Mound of South Polar Layered Deposits
NASA/JPL/University of Arizona
Mound of South Polar Layered Deposits
PSP_002345_1095  Science Theme: Polar Geology
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The South Polar layered deposits are a stack of layered ice up to 3000 meters thick which is similar to terrestrial ice sheets. In places, this stack extends up to 1100 kilometers from the pole and many of the impact craters surrounding this ice-sheet appear to be filled with mounds of similar icy material and also sand dunes.

This image shows the material within one of these near-polar craters. The crater is about 44 kilometers across and contains a mound of material about 23 kilometers across and 300 meters thick on its northern (south facing) wall. The dark material at the top of the image shows the northern wall of the crater, the bright material that begins near the image top and extends toward the bottom is the surface of the mound.

This surface is covered with sand dunes that appear bright as they are still covered by seasonal carbon dioxide frost. Smaller dunes and ripples can be seen on the surfaces of the larger linear dunes. In the low lying areas between dunes, one can see a network of cracks that are reminiscent of the surface of the polar layered deposits, indicating that this mound is probably mostly ice with a thinner and incomplete covering of dunes.

The dark spots in the frost cover are characteristic of how this terrain defrosts, and are commonly observed in these locations during this season.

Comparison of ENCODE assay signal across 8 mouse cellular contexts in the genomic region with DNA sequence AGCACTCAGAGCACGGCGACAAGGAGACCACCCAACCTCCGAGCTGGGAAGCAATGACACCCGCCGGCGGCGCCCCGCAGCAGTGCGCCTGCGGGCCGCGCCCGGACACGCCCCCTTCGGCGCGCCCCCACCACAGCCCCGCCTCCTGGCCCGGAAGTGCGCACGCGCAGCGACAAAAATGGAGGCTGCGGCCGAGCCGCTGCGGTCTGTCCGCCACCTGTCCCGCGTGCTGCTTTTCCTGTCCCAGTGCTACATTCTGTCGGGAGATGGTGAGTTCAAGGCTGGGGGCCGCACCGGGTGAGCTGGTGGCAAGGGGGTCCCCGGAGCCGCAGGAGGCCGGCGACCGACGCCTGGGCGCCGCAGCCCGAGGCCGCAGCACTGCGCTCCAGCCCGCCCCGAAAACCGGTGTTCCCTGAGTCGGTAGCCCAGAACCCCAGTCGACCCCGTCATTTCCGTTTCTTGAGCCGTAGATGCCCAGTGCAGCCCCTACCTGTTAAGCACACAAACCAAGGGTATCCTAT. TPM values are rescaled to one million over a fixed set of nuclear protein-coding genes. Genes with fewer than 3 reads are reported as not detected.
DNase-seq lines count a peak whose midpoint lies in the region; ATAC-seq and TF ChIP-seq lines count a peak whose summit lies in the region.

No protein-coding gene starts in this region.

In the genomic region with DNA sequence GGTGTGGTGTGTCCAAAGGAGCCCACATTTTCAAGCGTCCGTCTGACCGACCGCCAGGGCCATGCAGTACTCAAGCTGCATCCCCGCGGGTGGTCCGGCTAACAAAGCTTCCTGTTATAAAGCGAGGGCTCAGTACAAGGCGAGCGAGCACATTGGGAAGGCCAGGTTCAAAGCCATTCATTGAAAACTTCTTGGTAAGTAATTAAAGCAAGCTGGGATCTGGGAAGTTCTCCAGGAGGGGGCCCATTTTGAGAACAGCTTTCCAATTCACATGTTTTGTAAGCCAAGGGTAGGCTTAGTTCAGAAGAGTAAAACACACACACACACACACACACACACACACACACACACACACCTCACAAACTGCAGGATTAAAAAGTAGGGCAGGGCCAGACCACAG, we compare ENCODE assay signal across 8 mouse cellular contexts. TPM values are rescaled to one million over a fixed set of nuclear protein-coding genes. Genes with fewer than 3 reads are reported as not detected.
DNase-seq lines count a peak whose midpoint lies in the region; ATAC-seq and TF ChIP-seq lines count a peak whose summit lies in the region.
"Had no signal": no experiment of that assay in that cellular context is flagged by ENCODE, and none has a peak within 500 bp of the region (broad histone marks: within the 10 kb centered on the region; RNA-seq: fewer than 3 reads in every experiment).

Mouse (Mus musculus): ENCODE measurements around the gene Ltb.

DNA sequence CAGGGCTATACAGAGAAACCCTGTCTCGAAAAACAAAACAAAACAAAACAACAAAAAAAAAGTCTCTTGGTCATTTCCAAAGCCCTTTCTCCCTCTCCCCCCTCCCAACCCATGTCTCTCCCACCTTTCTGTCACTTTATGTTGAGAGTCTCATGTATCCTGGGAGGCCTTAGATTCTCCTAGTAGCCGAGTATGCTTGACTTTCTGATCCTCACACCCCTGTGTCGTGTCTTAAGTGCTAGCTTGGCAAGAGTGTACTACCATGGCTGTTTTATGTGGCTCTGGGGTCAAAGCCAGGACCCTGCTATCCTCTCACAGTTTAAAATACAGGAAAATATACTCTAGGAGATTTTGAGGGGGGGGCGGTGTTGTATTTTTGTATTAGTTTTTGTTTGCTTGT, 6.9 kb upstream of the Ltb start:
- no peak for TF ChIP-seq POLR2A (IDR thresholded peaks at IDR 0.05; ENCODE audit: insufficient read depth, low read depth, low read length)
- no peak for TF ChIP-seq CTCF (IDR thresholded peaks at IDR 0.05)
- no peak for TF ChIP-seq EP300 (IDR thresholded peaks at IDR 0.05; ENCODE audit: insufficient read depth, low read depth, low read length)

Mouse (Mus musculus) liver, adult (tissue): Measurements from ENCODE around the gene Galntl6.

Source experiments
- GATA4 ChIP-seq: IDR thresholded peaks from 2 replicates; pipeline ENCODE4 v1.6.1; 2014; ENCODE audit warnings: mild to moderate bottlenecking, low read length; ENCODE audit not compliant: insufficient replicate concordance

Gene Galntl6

Written by: Shane Byrne  (21 February 2007)
 
Acquisition date
26 January 2007

Local Mars time:
16:10

Latitude (centered)
-70.293°

Longitude (East)
159.052°

Spacecraft altitude
248.5 km (155.3 miles)

Original image scale range
49.7 cm/pixel (with 2 x 2 binning) so objects ~149 cm across are resolved

Map projected scale
50 cm/pixel

Map projection
Polarstereographic

Emission angle:
0.3°

Phase angle:
83.9°

Solar incidence angle
84°, with the Sun about 6° above the horizon

Solar longitude
173.0°, Northern Summer

For non-map projected images
North azimuth:  99°
Sub-solar azimuth:  35.7°
JPEG
Black and white
map projected  non-map

IRB color
map projected  non-map

Merged IRB
map projected

Merged RGB
map projected

RGB color
non-map projected

JP2
Black and white
map-projected   (184MB)

IRB color
map-projected   (94MB)

JP2 EXTRAS
Black and white
map-projected  (109MB)
non-map           (125MB)

IRB color
map projected  (57MB)
non-map           (95MB)

Merged IRB
map projected  (168MB)

Merged RGB
map-projected  (172MB)

RGB color
non map           (96MB)
ADDITIONAL INFORMATION
B&W label
Color label
Merged IRB label
Merged RGB label
EDR products
HiView

NB
IRB: infrared-red-blue
RGB: red-green-blue
About color products (PDF)

Black & white is 5 km across; enhanced color about 1 km
For scale, use JPEG/JP2 black & white map-projected images

USAGE POLICY
All of the images produced by HiRISE and accessible on this site are within the public domain: there are no restrictions on their usage by anyone in the public, including news or science organizations. We do ask for a credit line where possible:
NASA/JPL/University of Arizona

POSTSCRIPT
NASA’s Jet Propulsion Laboratory, a division of the California Institute of Technology in Pasadena, Calif., manages the Mars Reconnaissance Orbiter for NASA’s Science Mission Directorate, Washington. The HiRISE camera was built by Ball Aerospace and Technology Corporation and is operated by the University of Arizona.